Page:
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The Long Island Rail Road recently made it clear to developers that it has no plans to revive a train stop in Water Mill—paving the way for a six-building hamlet center behind the Citarella shopping center on Montauk Highway where the stop was once located.

Bridgehampton Partners LLC, a development company owned by former Southampton Town Board member Dennis Suskind and builder William Koral, owns the thin 2-acre site at 50 Station Road and the former train station, which once housed the Station Road restaurant. The property runs parallel to the Long Island Rail Road’s Montauk line from Station Road to Nowedonah Avenue.

The new complex will have a “traditional hamlet community center streetscape with on-street parking, street trees and street lighting,” according to the applicants’ planning consultant, Kyle Collins of KCP Planning Services, who added that developments like this one were recommended in the town’s recent Water Mill Hamlet Study.

Mr. Collins told the Southampton Town Planning Board last week that he’d sent a packet with information on the project to the Metropolitan Transportation Authority, which owns the LIRR, asking for its opinion and whether it plans to reopen the station in the future. Mr. Collins said the MTA sent the packet back unopened and said “no thank you.”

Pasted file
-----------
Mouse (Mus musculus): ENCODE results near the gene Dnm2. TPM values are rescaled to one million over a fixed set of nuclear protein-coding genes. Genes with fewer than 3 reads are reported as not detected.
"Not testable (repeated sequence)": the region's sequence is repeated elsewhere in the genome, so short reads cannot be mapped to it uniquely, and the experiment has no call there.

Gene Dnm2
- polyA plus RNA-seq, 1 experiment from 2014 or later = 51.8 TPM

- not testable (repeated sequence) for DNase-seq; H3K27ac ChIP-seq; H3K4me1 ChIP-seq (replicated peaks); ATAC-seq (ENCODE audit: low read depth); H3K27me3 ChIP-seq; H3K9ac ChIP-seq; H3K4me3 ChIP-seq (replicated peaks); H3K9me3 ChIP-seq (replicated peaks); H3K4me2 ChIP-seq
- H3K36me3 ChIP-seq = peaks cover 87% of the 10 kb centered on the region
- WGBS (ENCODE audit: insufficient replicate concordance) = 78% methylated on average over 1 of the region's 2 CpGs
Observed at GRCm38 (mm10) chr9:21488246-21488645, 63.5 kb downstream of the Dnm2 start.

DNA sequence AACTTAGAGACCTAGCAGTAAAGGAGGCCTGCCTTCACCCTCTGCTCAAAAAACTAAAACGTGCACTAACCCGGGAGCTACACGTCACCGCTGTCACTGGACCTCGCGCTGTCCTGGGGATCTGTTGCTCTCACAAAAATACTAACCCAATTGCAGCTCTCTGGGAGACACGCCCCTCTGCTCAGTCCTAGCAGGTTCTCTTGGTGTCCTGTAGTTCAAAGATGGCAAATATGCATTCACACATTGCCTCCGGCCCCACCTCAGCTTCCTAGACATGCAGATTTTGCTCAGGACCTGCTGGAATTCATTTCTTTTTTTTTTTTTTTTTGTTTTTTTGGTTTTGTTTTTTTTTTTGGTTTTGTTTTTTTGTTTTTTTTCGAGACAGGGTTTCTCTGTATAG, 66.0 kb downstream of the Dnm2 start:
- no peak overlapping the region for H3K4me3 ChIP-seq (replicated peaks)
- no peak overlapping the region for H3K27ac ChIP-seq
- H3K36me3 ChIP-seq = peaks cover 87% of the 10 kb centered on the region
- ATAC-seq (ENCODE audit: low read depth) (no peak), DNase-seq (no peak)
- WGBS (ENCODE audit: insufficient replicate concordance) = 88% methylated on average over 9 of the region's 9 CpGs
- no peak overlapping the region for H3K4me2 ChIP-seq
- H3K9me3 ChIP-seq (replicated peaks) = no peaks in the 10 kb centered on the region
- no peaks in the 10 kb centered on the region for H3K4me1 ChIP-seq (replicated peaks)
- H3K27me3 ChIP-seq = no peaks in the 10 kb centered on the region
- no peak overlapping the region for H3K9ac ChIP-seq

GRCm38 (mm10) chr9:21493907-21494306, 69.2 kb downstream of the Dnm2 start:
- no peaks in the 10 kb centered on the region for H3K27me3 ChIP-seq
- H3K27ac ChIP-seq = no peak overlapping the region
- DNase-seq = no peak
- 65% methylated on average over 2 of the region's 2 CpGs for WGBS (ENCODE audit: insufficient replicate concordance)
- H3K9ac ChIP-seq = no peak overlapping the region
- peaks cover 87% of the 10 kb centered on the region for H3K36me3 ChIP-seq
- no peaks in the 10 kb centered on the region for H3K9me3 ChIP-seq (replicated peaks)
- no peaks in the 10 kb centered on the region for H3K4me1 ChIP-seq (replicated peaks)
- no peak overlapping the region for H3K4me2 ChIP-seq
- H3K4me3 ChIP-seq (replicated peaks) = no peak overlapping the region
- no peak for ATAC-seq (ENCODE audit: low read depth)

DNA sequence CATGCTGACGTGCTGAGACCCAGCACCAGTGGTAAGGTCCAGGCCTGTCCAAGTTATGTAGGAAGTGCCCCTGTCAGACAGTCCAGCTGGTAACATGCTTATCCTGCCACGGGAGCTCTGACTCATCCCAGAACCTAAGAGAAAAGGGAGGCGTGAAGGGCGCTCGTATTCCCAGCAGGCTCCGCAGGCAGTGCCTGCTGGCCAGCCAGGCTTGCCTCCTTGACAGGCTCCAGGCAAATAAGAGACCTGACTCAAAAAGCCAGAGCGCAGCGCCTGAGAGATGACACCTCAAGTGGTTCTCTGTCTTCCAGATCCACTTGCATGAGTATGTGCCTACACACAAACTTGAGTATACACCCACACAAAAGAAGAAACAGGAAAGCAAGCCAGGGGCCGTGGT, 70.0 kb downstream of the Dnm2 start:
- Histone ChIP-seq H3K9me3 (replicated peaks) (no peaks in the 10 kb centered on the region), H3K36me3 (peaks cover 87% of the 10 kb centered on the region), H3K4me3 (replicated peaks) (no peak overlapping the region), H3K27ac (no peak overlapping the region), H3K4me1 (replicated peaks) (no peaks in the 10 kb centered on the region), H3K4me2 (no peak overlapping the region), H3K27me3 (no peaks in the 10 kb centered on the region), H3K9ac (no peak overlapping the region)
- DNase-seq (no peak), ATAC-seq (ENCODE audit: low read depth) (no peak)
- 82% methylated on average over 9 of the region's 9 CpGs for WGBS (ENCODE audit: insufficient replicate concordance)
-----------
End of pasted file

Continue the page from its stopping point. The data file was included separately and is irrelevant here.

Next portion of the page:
The eastern half of the property is zoned hamlet office, and the western half is in the village business zoning district, and the 29 businesses that can be housed at the site will be split between offices and retail spaces along those lines.

The six two-story buildings would total 23,258 square feet, including the old train station. All will be built of traditional materials, including brick facades and shingled roofs, and will face a central street, according to the plans.

The developers intend to provide many points of access to the site, including through the existing shopping plaza to the south and from Station Road.

In their application to the Planning Board, Bridgehampton Partners estimated that 126 parking spaces would be required, according to town regulations. There are 36 parking spaces on the site now and the developers say they plan to ask for a waiver for 70 spaces. Town Planner Janice Scherer said the developers would also like to put together a shared parking agreement with the neighboring shopping center.

Members of the Planning Board agreed to be the lead agents in the state environmental review of the project.

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